French Press vs. Espresso

Solarblogger has asked me the same question twice now, in comments made to posts. I decided it was finally time to answer, and that the answer deserved a post of its own rather than an unceremonious burial as a reply to a comment about an old post. It also gives me something to write about ― as you can see, my summer material has been rather thin.

Anyway, the question was twofold: 1) How do you make good coffee in a French Press/press pot? 2) Why do I prefer press pot coffee to espresso?

To part one, mostly out of laziness (more on that later) but also to give a link to the man who got me all started, see Mark Prince’s sweet tutorial on coffeegeek.com. His lengthy, precise, and accurate description of the scientific art of preparing wonderful press-pot coffee (complete with beautiful photos) is an edifying joy to study and practice. For me to try to duplicate or summarize his instructions would be just silly.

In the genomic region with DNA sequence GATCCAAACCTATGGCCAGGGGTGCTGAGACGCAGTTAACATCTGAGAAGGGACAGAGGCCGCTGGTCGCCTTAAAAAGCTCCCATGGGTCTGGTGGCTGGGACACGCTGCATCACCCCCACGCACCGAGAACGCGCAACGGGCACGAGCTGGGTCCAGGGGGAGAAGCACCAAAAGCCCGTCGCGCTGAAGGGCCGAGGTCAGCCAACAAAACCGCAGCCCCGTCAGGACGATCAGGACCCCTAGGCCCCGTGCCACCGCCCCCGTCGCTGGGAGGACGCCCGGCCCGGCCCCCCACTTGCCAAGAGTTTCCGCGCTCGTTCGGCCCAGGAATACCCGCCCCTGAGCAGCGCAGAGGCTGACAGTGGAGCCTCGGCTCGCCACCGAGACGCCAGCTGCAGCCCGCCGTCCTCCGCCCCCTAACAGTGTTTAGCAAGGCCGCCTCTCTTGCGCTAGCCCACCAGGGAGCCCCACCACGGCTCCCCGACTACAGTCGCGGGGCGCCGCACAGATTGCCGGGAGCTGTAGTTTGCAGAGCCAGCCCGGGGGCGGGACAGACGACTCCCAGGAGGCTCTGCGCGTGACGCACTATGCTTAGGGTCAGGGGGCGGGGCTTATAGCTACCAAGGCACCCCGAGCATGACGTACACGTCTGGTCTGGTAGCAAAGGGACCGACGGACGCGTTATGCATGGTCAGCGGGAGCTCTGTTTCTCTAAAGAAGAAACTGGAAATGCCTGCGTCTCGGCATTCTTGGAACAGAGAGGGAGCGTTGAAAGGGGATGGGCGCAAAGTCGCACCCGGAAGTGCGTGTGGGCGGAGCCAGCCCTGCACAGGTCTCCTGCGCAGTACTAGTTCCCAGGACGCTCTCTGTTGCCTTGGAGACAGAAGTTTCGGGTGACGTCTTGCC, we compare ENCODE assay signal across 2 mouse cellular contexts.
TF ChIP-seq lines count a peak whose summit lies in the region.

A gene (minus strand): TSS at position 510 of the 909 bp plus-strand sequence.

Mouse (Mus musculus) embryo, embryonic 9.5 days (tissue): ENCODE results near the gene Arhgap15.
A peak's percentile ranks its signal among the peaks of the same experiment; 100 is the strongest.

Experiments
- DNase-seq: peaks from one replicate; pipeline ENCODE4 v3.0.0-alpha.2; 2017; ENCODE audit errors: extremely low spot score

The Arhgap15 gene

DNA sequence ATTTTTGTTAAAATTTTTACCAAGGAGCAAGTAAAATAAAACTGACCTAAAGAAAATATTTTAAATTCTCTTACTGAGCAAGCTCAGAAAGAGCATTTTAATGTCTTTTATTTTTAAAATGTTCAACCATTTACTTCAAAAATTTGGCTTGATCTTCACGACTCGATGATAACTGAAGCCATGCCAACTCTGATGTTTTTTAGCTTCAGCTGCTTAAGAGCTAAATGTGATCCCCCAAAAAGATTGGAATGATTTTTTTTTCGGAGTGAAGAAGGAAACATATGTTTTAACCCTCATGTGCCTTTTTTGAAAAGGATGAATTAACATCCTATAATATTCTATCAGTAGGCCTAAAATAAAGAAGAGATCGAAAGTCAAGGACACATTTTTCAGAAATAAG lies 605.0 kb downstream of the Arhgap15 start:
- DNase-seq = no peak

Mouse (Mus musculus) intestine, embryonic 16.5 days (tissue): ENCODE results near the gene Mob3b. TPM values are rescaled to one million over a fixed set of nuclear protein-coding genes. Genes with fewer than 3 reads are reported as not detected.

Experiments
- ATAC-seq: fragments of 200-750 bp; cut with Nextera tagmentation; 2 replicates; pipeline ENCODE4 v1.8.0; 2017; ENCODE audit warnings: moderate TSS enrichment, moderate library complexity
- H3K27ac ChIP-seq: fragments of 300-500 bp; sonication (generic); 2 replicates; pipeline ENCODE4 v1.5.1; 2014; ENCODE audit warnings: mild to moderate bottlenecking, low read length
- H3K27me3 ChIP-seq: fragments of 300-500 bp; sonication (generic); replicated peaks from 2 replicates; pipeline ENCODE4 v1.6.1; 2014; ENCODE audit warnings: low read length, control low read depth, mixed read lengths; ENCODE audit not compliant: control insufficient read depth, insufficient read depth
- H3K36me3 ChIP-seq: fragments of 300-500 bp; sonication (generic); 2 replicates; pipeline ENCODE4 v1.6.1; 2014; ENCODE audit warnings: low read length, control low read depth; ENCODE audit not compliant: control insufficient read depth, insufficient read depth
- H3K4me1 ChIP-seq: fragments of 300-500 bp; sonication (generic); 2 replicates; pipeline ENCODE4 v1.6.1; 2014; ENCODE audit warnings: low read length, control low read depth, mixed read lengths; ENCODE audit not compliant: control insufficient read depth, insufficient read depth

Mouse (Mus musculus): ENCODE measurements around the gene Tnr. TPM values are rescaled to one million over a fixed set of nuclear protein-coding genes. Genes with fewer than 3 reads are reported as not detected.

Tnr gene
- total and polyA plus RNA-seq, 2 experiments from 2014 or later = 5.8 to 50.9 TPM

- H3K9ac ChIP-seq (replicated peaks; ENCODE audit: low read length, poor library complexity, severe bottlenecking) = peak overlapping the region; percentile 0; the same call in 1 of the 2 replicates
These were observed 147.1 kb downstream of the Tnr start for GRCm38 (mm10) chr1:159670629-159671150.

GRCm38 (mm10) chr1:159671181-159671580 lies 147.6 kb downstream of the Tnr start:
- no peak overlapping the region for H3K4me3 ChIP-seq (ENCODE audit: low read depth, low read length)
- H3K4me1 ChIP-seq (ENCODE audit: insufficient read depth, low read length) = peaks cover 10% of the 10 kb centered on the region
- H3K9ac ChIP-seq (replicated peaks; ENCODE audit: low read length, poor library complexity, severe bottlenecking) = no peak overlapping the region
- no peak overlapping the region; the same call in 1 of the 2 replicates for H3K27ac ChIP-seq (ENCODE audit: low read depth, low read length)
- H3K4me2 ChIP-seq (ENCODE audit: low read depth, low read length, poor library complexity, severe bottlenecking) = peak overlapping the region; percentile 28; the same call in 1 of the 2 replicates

To part two, well, here we go…

The first reason I prefer press-pot coffee to espresso is a quantity-over-quality issue. I drink a liter of press-pot coffee every morning, partly out of comforting habit and partly out of caffeine necessity. I don’t know what the caffeine ratio of pressed coffee vs. espresso is, but I imagine that it would take quite a few shots of espresso to achieve my minimum daily dosage requirements. Making shot after shot in my Pavoni would chain me to the kitchen for the majority of my coffee-drinking time. There’s something about languidly sipping a hearty mug of joe while reading email or sitting on my back porch that just can’t be equaled by tossing back a few shots of espresso while standing at my kitchen counter. It feels like the difference between a long, relaxing home-cooked meal vs. a quick bite wolfed down over the sink on the way out the door. I guess I think I prefer a nice pot of coffee ― if I drink espresso, it’s over too quickly.